As generations retire or ascend the rungs of the leadership ladder, organizations face common challenges when developing leaders.
To ameliorate this issue, organizations create effective leadership development programs to identify, attract, fill, and retain leadership talent. These programs focus on hiring strategies, employee development, and career and succession planning.
How to Write a Leadership Development Plan that Actually Works
Let's explore four steps for how organizations and individuals alike can write a leadership development plan that works.
1. Communicate Your Vision
Having a clear vision is the first step to nurturing a positive organizational culture. Communicating your company's vision is living out the purpose and personifying the organization’s values of integrity, knowledge, and loyalty every day.
2. Set Organizational Goals
Your goals should reflect both the vision of your organization as well as the leadership team. Ask yourself, what does my ideal leadership team look like? How do I get there? What sort of timeline needs to be set so I can efficiently and effectively grow my team?
3. Develop Your Methods
Once you have determined what you believe to be your company’s core values and how you identify great leaders, get an idea of how you will execute their development within the company. Some offsite leadership development methods include:
- Leadership workshops and seminars
- Online training courses
- Leadership conferences
- Leadership coaching
- Graduate programs
- Offsite leadership training
4. Monitor Progress
Disciplined commitment to developing leadership skills is the most critical factor for growth. Merely writing a personal leadership development plan is not enough. If you're responsible for hiring or training employees, monitor and reassess it as often as possible.
Cross the Bridge to Leadership
Making a career change can be a daunting task. Thankfully, with a leadership development plan and these six tips you’ll be well on your way.
1. Get Started
Taking the first step is one of the hardest things in life, even if it’s welcomed. However, once this obstacle is cleared everything falls into place.
2. See a Vision of your Future Leadership Position
It’s not just about identifying jobs, but also understanding the types of places you’d like to work. Research your options and find a good fit given your current skill set, what you can gain from further education, and where you’d like to be in the future.
3. Enlist Support for your Vision
Look at your professional network and ask yourself, "Who can I talk to in my network about crossing the bridge to leadership?" Look for mentors or people who are working in the role your aspiring for and see how they can support your leadership development.
4. Remove Barriers to Success
Honestly assess what you know, what you're capable of, and then find out areas need to be improved. Consider education, interning, independent learning, or volunteering to reinforce those areas of weakness.
5. Take Small Steps & Celebrate Accomplishments
The journey is where the growth happens, so celebrate every success. Each new contact, skill, piece of knowledge, or experience will bring you closer to accomplishing your leadership goals. Take a moment to enjoy the process.
6. Keep Moving Toward your Leadership Goals
Immerse yourself in your area of expertise. Stay up to date, follow the news, read publications, and share knowledge that inspires you. If you find yourself at a detour, take Dr. Carol Geffner's advice and improvise. Adaptability is a tremendous asset within shifting organizational landscapes.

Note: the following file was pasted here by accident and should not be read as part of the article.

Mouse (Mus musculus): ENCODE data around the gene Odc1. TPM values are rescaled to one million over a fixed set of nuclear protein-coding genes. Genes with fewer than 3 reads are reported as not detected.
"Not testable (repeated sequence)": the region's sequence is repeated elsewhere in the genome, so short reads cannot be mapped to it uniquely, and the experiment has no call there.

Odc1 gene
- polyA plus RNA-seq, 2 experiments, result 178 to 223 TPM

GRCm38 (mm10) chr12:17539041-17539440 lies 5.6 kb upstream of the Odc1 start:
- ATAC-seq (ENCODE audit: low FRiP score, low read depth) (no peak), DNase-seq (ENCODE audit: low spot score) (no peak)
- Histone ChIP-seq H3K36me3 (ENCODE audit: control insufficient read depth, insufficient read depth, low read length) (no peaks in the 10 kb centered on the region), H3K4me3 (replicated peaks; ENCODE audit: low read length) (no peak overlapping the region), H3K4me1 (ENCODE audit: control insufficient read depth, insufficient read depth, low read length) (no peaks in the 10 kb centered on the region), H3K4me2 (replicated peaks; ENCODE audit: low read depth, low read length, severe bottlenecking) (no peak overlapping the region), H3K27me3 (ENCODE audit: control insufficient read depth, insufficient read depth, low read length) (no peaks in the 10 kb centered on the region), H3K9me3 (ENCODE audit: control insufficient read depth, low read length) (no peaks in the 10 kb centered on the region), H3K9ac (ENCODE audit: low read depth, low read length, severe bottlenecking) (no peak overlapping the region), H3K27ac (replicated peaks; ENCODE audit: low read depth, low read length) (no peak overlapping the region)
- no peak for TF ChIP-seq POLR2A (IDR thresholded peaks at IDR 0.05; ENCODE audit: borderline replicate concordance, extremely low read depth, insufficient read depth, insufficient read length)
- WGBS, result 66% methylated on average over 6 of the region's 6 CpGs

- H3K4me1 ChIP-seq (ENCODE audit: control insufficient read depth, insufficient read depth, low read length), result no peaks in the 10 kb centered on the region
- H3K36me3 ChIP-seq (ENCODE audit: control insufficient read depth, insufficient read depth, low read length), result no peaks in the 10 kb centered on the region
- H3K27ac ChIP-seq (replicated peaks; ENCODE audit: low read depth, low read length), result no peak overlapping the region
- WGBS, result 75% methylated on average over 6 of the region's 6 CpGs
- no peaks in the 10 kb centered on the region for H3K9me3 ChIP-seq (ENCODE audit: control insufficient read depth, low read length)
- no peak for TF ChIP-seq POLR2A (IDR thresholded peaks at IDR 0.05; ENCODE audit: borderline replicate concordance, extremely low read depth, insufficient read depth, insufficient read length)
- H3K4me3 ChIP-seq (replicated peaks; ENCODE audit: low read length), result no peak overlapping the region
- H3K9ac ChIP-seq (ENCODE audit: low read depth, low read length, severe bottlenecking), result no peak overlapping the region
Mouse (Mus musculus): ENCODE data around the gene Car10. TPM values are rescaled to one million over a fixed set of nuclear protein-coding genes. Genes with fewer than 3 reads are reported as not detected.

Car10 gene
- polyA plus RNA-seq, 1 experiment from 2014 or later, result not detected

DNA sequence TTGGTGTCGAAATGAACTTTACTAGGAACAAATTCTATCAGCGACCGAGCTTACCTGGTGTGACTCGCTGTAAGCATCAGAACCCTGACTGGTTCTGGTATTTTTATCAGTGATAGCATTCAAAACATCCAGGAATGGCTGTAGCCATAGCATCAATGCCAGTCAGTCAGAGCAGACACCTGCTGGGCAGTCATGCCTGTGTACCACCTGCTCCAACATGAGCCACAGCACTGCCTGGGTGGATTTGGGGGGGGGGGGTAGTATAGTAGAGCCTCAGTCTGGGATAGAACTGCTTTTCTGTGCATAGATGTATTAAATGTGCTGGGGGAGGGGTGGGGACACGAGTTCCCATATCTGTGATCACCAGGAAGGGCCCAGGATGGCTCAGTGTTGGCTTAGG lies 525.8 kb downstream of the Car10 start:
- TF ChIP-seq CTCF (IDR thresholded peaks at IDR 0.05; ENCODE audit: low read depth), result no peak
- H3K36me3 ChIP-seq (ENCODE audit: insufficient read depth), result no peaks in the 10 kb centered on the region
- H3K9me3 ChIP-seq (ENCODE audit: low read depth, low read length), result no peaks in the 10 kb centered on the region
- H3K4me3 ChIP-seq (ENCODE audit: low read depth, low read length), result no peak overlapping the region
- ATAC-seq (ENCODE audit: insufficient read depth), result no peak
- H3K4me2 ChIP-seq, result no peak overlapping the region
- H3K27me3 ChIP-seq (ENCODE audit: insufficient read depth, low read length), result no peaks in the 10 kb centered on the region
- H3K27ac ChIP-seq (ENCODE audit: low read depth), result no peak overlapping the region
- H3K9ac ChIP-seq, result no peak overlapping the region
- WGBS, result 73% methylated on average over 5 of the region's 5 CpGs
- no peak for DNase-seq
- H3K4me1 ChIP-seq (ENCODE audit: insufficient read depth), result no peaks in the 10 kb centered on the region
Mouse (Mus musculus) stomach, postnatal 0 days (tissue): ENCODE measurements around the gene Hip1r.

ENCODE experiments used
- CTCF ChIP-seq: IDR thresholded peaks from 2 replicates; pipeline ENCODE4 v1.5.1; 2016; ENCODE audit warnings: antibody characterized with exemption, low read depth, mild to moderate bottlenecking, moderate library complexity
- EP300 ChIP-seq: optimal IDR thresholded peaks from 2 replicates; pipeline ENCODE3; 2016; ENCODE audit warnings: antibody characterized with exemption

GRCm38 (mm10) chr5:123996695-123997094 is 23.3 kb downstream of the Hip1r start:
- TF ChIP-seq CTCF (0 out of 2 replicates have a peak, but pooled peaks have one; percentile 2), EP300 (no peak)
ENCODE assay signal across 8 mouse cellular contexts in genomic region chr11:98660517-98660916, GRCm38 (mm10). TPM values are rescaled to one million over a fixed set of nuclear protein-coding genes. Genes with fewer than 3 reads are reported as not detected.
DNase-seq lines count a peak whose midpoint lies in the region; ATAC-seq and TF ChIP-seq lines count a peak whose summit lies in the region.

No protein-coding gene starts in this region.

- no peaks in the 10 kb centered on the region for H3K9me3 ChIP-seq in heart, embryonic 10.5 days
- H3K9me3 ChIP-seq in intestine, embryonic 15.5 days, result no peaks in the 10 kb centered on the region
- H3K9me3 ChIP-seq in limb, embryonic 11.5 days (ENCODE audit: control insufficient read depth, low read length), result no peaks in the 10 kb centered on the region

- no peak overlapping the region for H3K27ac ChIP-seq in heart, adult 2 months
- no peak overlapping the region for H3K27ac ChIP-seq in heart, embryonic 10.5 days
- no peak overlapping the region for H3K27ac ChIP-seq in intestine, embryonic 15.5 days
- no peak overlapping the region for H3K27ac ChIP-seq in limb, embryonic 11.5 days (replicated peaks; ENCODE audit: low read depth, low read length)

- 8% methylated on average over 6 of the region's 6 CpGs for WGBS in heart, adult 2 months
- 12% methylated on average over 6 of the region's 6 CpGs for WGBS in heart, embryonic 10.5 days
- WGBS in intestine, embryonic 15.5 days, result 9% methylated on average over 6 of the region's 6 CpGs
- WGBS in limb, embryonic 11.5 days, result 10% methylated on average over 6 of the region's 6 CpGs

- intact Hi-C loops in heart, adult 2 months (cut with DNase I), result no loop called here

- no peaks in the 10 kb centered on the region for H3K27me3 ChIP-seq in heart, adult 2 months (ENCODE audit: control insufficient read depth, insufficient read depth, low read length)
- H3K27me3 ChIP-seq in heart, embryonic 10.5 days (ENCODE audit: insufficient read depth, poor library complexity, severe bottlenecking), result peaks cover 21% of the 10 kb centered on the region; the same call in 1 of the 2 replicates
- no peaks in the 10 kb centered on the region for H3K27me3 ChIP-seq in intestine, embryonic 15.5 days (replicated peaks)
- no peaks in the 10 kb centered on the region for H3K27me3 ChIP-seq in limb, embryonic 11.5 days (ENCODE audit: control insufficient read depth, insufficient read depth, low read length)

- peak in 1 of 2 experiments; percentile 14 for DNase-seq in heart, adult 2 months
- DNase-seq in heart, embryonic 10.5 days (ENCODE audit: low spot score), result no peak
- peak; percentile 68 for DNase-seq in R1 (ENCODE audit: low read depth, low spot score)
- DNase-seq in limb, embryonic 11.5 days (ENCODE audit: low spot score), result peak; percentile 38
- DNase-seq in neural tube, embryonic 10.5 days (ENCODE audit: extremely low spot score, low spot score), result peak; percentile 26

Determine your Leadership Style
The first step to becoming a great leader is developing self-awareness. Self-awareness includes an array of touch points: emotional intelligence, awareness of your soft and technical skills, and an understanding of your leadership style.
There are many leadership styles in which one can lead, and each one has a unique set of strengths and weaknesses. Take our leadership style self-assessment, and learn whether you are a Front-line, Postmodern, Transformational, Servant, Contrarian, or Metamodern leader.
Determine your Delegation Style
Delegation is an essential skill for highly efficient leaders. Throughout your career you'll be responsible for the development and growth of many different types of employees. Each employee has a unique nature when it comes to how they work, and your delegation style should reflect your direct report's natural abilities. Take the delegation style self-assessment to discover which one of these four primary styles of delegation is your natural style in 60 seconds, discover how to delegate work to any employee, and start reducing your workload today.
9 Tools for Developing Leadership Skills
One axiom of great leaders is the continued development of leadership skills over time. It is imperative that leaders invest in their professional development to adapt to an increasingly global and diverse professional world.
Here are ten easy leadership tools, assessments, and activities to sharpen your leadership and management skills:
- Harvard’s Implicit Association Test
- Meyers-Briggs Type Indicator
- The IHHP Emotional Intelligence (EQ) Assessment
- Princeton MCG Leadership Blind Spot Assessment
- The IHHP Performing Under Pressure Assessment
- Lynda Personal Effectiveness Course
- CliftonStrengths 34
- MindTools Leadership Skills Assessment
- Optimal Thinking Leadership Assessment
Perhaps the most significant benefit of routinely taking these self-assessments is that you're disciplining yourself to ask the hard questions and practicing self-reflection. The more you discover about yourself, the more you'll be able to benefit your organization. Great leaders must be comfortable with being uncomfortable, seeking criticism, and maintaining self-awareness about their shortcomings.